Hi. I didn't want to make a stand-alone post, and I remembered seeing this thread pop up at relatively regular intervals, and it seemed like a good place to drop something I (just) made that I'm pretty positive about.
I know at least applewood probably remembers that I was experimenting with lino/stamp carving a few years back. I have continued to experiment. This year for Christmas I carved stamps to decorate my wrapping paper. The wrapping paper turned out well -- well enough for my mom to tell me about some other stamp-carving lady she'd read about in Oprah who also carved her own stamps and sold cards she printed online. Mom and I talked about hand-carved stamps twice actually and both times she had a different name or two of people who practiced lino carving and sold their stuff and who had websites which I could check out, if I wanted.
I did want. I was interested to see what and how other people were doing with lino that was sellable. I've had my etsy store continuously open for just over a year now and it has been a bust. I have lost money through the etsy shop hands-down, the entire year. I'm not exactly surprised or disappointed by this, as the etsy shop was always a bit of an off-the-rails venture for me, but it certainly hasn't helped me feel like I make anything art-wise that interests the masses, either.
One of the artists I looked had a different technique than my usual approach. This person would take an entire lino block or stamp block (a block the size of the card faces she was printing) and carve out an entire scene in the block. She used the carving to create black lines, and then colored in the white spaces with watercolor. Yesterday as I was messing around with stamps all day I decided, hey, why not, I have never done anything like this before, I should give it a try. All the lady's products were nature scenes and it made sense for my first attempt to do the same. (Mostly because, I had no other direction and "why not?" ref said.)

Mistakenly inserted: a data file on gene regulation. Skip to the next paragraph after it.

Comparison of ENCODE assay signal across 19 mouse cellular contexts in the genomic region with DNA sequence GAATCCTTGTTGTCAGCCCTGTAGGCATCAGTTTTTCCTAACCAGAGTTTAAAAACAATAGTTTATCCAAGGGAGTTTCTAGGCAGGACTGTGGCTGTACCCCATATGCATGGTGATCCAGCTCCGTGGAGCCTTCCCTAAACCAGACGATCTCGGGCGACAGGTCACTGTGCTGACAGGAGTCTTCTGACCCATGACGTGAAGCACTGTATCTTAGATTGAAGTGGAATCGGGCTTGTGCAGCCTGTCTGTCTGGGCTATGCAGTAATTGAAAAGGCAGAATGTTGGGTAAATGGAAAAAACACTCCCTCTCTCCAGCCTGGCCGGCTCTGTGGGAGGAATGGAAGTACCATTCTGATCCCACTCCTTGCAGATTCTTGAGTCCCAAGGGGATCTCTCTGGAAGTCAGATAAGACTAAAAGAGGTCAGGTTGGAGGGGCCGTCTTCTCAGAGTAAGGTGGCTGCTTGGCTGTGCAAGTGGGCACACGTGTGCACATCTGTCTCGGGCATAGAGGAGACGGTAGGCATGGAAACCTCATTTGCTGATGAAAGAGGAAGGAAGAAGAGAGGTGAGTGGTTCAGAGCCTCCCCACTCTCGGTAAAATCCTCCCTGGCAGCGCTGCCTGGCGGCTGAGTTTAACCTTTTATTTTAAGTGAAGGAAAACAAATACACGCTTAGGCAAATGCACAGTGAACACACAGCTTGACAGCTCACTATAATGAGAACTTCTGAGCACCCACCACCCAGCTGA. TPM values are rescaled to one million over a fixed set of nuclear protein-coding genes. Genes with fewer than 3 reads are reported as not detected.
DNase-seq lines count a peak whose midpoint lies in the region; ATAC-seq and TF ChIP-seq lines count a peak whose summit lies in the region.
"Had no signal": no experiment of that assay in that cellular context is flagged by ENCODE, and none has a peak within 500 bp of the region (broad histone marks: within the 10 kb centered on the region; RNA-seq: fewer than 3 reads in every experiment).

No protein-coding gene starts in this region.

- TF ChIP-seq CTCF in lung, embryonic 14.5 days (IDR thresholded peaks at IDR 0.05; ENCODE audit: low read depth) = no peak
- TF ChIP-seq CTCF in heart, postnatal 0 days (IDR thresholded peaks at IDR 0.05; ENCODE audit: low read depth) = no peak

I decided I'd carve a fox, googled my way across this particular fox-picture, started sketching and shortly after, heck, I started carving.
After some intensive carving time, here's my end result (the print).
I am pretty darn happy with this. It's absolutely the most complex thing I've carved.
Next I am going to take one of the black prints and try coloring it in to see how that might change the finished product. Instead of watercolors I'll be using crayons (because I don't have watercolors and I've had a surprising amount of success with using crayons on art lately).
What's different/interesting about this piece and approach to carving is that, if you notice, there's a fair bit of solid black in my print -- uncarved lino. I don't think it would benefit this particular stamp to have the background fully detailed. I think a fully detailed background would distract from the fox, which is supposed to be the focus of the print. However, I bet there are other ways to deal with black areas (maybe just pattern them with lines or something) etc...
Well, let's just leave it at I have a lot to learn here, still. Also, it's worth noting that to use an entire stamp block to carve 1 stamp is...ridiculously resource-heavy compared to what I usually do (carve single image stamps out of a larger sheet and try to reuse scraps). However, I do have an untouched mounted lino block I got as part of a stamp carving set which is 4"x5", which means I will be doing another one of these full-image attempts someday in the future. I was thinking maybe a snowy pine tree, but now that I've carved this whole fox in the forest, a snowy pine tree might be boring.
I'll have to think about it.
Anyway, I'm glad this thread exists! It's good to have a place to share.
PS. Another stamp I carved yesterday, this one done in my "traditional" method and colored in with crayon: